Professor Nick Watson is a Professor at the Centre for Disability Research, Glasgow University and a Director of What Works Scotland.  He has researched and written on a wide range of disability related topics including: disabled children and disability in childhood; access to education by disabled children and adults; media representation of disabled people; technologies for disabled people and ageing with a disability.  His current work for What Works Scotland, a research grouping funded by the Scottish Government and the Economic and Social Research Council, is focused on reforming public services and promoting the development of evidence based practice.

Professor Paul Chaney
Paul Chaney is Professor of Politics & Policy at Cardiff University School of Social Sciences – and Co-Director of Wales Institute of Social, Economic Research and Data (WISERD). He has published 60+ papers in leading academic journals on political representation, public policy and governance. His books include: New Governance: New Democracy (2001, Cardiff, UWP); Women, Politics and Constitutional Change (2007, Cardiff, University of Wales Press, ISBN: 0708318959, co-authored); and Equality and Public Policy (2011, Cardiff, UWP, ISBN-13: 978-0708323267).

Stephen Harris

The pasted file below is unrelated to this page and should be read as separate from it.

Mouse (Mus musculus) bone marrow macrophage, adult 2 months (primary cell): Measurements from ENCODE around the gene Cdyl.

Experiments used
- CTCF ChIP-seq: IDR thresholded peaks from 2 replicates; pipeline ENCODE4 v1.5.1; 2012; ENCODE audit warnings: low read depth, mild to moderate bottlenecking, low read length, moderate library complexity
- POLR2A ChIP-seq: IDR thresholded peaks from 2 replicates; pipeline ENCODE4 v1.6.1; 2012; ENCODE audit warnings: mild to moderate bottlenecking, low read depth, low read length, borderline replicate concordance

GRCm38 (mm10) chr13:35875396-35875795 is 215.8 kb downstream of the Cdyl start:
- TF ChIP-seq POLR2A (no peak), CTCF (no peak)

Stephen is the Chief Executive of the Dewis Centre for Independent Living – a disabled people’s organisation based in South Wales but with smaller offices in other parts of Wales where they provide services such as direct payments support services and advocacy services, amongst other initiatives. Stephen is a disabled person and leads the organisation which has 46 staff. Dewis Centre for Independent Living has a high percentage of disabled people (26%) as staff members.  In his earlier career Stephen was a school teacher. This abruptly ended when he became disabled.  Stephen has been a tetraplegic for over 33 years and it was his own impairment which led him into his present area of work.  Stephen has worked in this field for 20 years. In 2011 he completed a Masters Degree in Community Care Law in Cardiff Law School.  As a consequence of his work and role, Stephen is frequently invited to contribute to and sit on various steering groups, stakeholder groups (succession planning post ILF in Wales) and technical groups such as those which contributed to codes of practice for forthcoming social care legislation.  Stephen is passionate about the rights of disabled people to be participants, contributors, beneficiaries and fully inclusive members of our communities.